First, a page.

7. Hang on a second. That hapless young lady is eating her soup with a dessert spoon, not a soup spoon. Or this that an American thing to not have different spoons?

    As to the other comments, indeed. Dinner at my own grandmother's house (paternal side), was always a terrifying affair. That instruction was required at all became an ongoing issue in the war between my mother and her MiL, and it usually took the form of a "no dear", without any hint as to the nature of the transgression or the appropriate remedy.

    Upon her death, amongst other things I was given both the silverware and the dining room furniture. So miserable were the memories associated with both that the furniture was quickly consigned to the auctioneer and the silver quietly moulders in storage. Brrrrr.

    1. Ah, the great mystery of soup spoons! It's yet another example - as with bread, above - in which formal dinners are actually rather simpler than ordinary dining, rather than the reverse.

      So-called dessert spoons (or their close relatives, place spoons) are in fact used for clear soups, at either regular or formal meals, as clear soups are served in flat soup plates (as seen in the video). Round-bowled soup spoons are used with two-handled round soup cups, the use of which is properly reserved for cream soups (which is why they're often called, logically enough, cream soup spoons). Such soups are considered too heavy to feature in formal dinners, where the focus is on several courses of meat, fish, or fowl (or sometimes all three) and other courses, and so a clear soup (and flat plate/large spoon combo) is the norm.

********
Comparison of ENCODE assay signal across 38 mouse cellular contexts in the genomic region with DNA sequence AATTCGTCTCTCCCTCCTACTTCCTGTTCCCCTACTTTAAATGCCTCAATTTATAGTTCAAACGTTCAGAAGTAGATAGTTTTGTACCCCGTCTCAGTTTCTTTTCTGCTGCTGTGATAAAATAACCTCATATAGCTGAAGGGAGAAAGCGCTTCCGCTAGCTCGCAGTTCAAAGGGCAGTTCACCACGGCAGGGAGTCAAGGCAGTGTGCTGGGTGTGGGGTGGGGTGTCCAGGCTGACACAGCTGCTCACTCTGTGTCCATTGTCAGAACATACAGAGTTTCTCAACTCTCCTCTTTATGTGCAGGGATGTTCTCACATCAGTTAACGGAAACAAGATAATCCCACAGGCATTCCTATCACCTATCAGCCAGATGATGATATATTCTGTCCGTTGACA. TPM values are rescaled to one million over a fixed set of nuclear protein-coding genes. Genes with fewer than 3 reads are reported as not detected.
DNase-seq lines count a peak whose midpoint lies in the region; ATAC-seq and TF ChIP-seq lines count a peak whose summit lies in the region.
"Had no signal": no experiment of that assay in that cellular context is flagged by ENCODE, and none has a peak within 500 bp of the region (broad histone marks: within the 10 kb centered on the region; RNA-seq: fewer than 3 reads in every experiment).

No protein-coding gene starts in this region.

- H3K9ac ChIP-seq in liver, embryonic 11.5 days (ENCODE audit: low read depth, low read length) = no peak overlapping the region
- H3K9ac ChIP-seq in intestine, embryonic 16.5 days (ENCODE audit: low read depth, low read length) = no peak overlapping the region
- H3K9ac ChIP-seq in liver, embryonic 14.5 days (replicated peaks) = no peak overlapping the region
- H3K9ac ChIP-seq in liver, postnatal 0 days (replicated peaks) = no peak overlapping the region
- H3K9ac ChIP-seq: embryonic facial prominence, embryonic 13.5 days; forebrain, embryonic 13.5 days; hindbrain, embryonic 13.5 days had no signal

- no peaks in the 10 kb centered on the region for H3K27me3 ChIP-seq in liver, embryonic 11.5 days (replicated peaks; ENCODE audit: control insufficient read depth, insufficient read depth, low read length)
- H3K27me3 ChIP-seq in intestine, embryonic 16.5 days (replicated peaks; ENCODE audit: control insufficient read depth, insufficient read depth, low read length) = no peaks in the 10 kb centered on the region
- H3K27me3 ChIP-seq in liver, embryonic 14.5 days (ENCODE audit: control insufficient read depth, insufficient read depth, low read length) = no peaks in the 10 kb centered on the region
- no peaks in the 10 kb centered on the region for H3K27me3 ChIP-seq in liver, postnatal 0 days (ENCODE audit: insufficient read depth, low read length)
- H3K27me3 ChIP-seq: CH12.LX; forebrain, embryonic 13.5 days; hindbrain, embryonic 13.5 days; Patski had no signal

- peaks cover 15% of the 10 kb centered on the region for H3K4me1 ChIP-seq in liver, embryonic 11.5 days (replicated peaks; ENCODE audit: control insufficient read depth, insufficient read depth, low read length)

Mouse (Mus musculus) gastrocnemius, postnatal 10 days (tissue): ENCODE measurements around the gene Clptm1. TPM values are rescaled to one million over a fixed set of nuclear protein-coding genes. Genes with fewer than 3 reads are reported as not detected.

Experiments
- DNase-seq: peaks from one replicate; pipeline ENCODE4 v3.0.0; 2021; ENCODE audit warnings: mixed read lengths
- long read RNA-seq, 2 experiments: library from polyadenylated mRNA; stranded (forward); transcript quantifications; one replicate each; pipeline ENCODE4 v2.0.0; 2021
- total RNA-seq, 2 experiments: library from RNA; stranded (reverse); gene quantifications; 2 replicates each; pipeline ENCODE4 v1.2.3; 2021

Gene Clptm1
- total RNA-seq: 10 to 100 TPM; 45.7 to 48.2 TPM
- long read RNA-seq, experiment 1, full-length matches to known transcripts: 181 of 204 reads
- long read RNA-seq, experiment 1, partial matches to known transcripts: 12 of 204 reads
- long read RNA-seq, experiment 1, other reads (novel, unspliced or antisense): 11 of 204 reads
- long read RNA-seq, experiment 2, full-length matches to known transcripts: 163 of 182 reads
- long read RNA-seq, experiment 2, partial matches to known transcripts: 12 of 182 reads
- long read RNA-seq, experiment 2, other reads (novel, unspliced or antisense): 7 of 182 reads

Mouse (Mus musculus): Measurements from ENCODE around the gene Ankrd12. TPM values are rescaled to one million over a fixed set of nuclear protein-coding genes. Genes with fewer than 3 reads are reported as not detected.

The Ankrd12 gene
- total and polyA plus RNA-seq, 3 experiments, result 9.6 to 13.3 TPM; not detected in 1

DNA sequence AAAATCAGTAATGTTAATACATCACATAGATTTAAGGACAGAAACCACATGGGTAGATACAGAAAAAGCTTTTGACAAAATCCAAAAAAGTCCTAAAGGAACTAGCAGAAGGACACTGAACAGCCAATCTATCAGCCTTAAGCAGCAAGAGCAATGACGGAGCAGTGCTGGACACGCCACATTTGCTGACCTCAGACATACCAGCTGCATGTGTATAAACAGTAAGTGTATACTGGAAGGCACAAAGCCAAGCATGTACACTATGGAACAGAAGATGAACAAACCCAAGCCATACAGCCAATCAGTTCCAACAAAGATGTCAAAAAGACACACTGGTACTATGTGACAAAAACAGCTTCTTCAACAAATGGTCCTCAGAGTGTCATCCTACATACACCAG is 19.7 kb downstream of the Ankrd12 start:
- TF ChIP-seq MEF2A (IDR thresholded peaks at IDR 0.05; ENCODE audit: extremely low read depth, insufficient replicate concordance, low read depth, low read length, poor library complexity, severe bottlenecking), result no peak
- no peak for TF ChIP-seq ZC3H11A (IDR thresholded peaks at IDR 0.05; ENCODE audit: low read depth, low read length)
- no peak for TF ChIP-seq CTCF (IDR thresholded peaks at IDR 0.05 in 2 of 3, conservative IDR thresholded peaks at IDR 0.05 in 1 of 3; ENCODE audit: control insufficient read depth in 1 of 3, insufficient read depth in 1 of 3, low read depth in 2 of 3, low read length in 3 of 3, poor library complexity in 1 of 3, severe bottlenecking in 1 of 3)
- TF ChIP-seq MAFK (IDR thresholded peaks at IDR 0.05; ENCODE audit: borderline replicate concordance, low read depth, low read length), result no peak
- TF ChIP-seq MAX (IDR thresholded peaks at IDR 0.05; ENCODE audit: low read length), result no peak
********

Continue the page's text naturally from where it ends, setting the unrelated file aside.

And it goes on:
Interesting, isn't it, that in 1947, that nuance would be so clear that Mrs. Post didn't even need to raise it...

      As for your languishing silver, have you thought of swapping it for a less-fraught pattern? I know several people who've done just that (for either aesthetic or emotional reason) and so have a set of sterling they can in good conscience enjoy using.

      Myself, I have Mother Muscato's wedding silver, and I use it whenever possible. Of the disposition of Grandmother's multitudinous flatware, the less said the better, but let's just say its distribution and ultimate fate stands as one of the landmark family disputes of the late 20th century...

    2. Ha! Who knew! Thank you (as always) for the concise yet erudite explanation. It may indeed explain why I have SO many spoons and (interestingly), why all the 'dessert' spoons are not identical!

      As to potential disposal, the pattern itself is quite restrained. There is also a certain lingering knowledge in being able to produce 16 of everything (fruit forks, cake forks, salad forks, fish forks... you get the picture), but that is best left to the slightly arch dinner parties held in my younger years.

      PS our 'landmark family dispute' revolved around the breakup of the Limoges....